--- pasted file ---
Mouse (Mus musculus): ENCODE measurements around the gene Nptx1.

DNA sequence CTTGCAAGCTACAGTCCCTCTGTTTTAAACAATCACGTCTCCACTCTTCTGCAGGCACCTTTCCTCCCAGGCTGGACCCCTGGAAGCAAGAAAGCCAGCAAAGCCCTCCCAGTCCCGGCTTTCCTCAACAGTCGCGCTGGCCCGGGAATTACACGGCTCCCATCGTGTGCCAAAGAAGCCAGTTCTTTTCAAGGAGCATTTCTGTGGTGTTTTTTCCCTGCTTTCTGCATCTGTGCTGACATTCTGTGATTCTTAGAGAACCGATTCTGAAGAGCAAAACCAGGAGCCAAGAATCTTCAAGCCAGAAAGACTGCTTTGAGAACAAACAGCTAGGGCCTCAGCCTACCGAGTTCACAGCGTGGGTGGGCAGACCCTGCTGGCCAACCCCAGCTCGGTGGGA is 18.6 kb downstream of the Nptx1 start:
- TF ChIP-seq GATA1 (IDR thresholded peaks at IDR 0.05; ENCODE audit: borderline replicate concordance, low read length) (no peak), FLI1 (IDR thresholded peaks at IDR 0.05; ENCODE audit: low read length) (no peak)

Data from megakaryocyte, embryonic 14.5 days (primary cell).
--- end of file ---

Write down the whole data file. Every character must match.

Mouse (Mus musculus): ENCODE measurements around the gene Nptx1.

DNA sequence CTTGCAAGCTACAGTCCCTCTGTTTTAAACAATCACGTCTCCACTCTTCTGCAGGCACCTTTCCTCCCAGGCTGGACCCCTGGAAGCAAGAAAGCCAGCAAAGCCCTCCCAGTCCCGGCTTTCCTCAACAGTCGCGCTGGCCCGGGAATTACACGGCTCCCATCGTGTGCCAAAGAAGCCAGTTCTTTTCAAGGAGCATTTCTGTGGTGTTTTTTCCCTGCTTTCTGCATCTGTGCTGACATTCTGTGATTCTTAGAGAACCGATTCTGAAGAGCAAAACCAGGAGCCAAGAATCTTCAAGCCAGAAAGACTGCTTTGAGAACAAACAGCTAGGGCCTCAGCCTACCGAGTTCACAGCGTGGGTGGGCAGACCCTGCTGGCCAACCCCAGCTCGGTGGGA is 18.6 kb downstream of the Nptx1 start:
- TF ChIP-seq GATA1 (IDR thresholded peaks at IDR 0.05; ENCODE audit: borderline replicate concordance, low read length) (no peak), FLI1 (IDR thresholded peaks at IDR 0.05; ENCODE audit: low read length) (no peak)

Data from megakaryocyte, embryonic 14.5 days (primary cell).